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Apr. 30, 2013
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Aichi Triennale 2013 program announced
 
Launched in 2010, the Aichi triennale is an international arts festival held once every three years in Aichi Prefecture. The second holding of the festival with its 79-day schedule from August 10 to October 27, 2013, takes as its theme the question “Where Are We Standing? – Earth, Memory and Resurrection.” The program schedule involves 93 artists and groups from 31 countries, with the visual arts as a central pillar of the lineup, along with dance, opera and other performing arts. The artistic director is Taro Igarashi, a professor of urban studies and architecture in the Department of Architecture and Building Science at Tohoku University Graduate School of Engineering. The main venues are the Aichi Arts Center, the Nagoya City Art Museum and various sites around the city of Nagoya, and this year time there are also events planned to take place on the streets of Okazaki City.
On the contemporary art program there will be 75 artists/groups from Japan and abroad participating. On the theme of “resurrection,” Kenji Yanobe will set up a wedding hall in the art museum, Yoko Ono will send out messages from the TV broadcast tower and sites on the streets, British artist Richard Wilson will create an installation in a building used as a bowling center.
The performing arts program presents performances by 15 companies/groups from Japan and abroad. It opens with a new play by Aichi native Yukio Shiba’s company mamagoto. The program this time focuses on Samuel Beckett and attempts to create a bridge connecting to the visual arts. In related works, the Czech-born internationally renowned choreographer Jirí Kylián presents the world premiere of a work based on ideas from the philosophy of Beckett; German multimedia artist Peter Welz and choreographer William Forsythe collaborated to create a video installation whenever on on on nohow on | airdrawing (2004) based on ideas originating from Beckett’s prose piece Worstward Ho; Hiroaki Umeda presents his latest work 4. temoral pattern created with dancers from various parts of Asian; Takayuki Fujimoto and Tsuyoshi Shirai present their internationally toured multimedia work Node/The Old Man of the Desert and pianist Tomoko Mukaiyama and lighting designer Jean Kalman join together to present a performance and installation work.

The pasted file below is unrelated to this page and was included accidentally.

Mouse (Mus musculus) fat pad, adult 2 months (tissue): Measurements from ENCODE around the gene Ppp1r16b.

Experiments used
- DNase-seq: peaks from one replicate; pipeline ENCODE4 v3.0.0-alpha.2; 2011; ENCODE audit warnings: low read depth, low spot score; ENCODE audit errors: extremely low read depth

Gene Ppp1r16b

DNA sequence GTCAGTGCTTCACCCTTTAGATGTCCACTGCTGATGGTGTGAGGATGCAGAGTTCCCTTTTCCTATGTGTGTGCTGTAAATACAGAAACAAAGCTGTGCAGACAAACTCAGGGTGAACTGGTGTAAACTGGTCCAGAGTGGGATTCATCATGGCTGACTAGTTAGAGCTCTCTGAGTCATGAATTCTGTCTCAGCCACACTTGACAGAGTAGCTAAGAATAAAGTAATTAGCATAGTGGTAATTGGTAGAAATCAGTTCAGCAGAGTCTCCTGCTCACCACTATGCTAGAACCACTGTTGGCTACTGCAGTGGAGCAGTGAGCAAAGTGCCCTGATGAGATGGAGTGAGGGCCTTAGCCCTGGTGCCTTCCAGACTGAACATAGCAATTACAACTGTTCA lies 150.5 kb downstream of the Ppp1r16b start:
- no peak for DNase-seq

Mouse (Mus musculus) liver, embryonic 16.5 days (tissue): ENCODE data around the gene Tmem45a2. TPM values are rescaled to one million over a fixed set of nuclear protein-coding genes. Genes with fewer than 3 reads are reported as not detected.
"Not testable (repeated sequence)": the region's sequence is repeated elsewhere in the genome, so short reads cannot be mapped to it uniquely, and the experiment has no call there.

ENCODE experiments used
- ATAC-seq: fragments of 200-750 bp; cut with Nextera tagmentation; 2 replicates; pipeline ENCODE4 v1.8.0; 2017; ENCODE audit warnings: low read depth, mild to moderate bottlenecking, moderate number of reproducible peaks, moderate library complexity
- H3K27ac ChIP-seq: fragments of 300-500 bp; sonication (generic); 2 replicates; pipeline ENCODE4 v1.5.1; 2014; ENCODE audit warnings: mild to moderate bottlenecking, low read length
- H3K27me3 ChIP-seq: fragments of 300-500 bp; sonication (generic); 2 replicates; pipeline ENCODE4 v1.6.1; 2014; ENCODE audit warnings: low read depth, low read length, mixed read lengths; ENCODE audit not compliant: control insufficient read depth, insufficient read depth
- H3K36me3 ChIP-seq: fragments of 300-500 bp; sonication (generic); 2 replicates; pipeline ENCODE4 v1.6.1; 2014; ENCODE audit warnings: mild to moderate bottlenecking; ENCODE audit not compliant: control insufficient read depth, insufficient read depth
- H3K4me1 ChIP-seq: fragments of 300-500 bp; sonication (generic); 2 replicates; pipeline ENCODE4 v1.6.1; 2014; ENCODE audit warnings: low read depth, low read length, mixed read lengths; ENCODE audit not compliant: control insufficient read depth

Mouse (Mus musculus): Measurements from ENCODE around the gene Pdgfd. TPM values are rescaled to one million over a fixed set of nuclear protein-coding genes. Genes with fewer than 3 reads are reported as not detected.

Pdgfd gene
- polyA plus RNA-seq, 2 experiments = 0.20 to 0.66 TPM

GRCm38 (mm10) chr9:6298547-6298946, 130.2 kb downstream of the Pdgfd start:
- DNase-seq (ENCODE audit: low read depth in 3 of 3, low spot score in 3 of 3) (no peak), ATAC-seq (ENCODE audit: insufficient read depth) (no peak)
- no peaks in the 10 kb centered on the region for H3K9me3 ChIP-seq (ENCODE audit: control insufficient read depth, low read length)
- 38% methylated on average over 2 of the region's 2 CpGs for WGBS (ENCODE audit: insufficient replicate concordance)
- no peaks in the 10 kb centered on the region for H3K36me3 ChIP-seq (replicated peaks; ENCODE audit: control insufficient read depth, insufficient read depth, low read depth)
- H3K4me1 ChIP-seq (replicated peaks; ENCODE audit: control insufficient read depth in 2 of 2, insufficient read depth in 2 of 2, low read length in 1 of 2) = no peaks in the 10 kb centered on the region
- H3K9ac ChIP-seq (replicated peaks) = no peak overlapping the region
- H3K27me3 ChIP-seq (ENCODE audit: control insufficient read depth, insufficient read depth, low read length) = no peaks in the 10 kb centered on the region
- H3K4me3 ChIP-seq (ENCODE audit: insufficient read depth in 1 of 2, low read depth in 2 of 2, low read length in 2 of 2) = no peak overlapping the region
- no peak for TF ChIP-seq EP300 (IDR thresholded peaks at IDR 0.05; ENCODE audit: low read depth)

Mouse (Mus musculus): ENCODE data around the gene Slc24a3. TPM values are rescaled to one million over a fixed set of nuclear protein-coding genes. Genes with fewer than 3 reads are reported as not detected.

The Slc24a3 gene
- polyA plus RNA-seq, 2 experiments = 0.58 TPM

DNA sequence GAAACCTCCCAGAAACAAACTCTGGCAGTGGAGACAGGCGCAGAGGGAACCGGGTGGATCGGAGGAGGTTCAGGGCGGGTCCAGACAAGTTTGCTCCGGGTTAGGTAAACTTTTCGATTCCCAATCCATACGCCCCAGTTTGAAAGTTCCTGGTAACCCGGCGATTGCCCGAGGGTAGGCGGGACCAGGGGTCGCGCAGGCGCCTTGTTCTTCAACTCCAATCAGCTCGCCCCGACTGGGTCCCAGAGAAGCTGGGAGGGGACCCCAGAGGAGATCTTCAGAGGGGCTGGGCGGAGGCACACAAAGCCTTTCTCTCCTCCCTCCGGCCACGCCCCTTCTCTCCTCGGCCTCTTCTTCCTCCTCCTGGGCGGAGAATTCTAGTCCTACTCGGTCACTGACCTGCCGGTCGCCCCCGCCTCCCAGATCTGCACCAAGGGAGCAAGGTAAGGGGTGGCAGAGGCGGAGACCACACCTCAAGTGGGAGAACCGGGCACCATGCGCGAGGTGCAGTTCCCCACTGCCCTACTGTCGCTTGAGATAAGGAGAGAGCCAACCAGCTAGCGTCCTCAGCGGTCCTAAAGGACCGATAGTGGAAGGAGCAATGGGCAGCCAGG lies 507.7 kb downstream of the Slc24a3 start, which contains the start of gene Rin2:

In other program highlights, French choreographer Mathilde Monnier come to Japan for the first time to present the Japanese premiere of Pudique Acide/Eatasis (restaging), and Indonesian choreographer Jecko Siompo, known for his unique blend of Indonesian traditional dance with elements of hip-hop dance, makes his first appearance in Japan with the company work Room Exit (Terima Kost). Also, street performances are planned, including performances by Ho Ho-Do, Project FUKUSHIMA! directed by musician Yoshihide Otomo and more.
Opera productions are also on the program, including a production of Pucinni’s Madame Butterfly conducted by Carlo Montanaro and directed by Tetsu Taoshita.

Festival Outline
Aichi Triennale is an international arts festival launched in 2010, to be held once every three years in Aichi Prefecture. It is organized by the Aichi Triennale Organizing Committee. For the first Aichi Triennale 2010, the director of the National Museum of Art, Osaka, Akira Tatehata served as artistic director for the 72-day festival (Aug. 21 – Oct. 31) organized around the theme of “Arts and Cities.” Participating were 131 artists/groups from 24 countries. The programming is characterized by a central pillar visual arts combined with a wide variety of performing arts, opera and other genres, with works performed at symbolic urban sites in Aichi Prefecture and Nagoya City and exhibits and performances that harmonize with the cityscapes and regional sites, as well as events like the Kids Triennale and other educational/outreach programs. The first triennale attracted a total audience of approximately 570,000 people.
+Aichi Triennale
http://aichitriennale.jp/english/index.html
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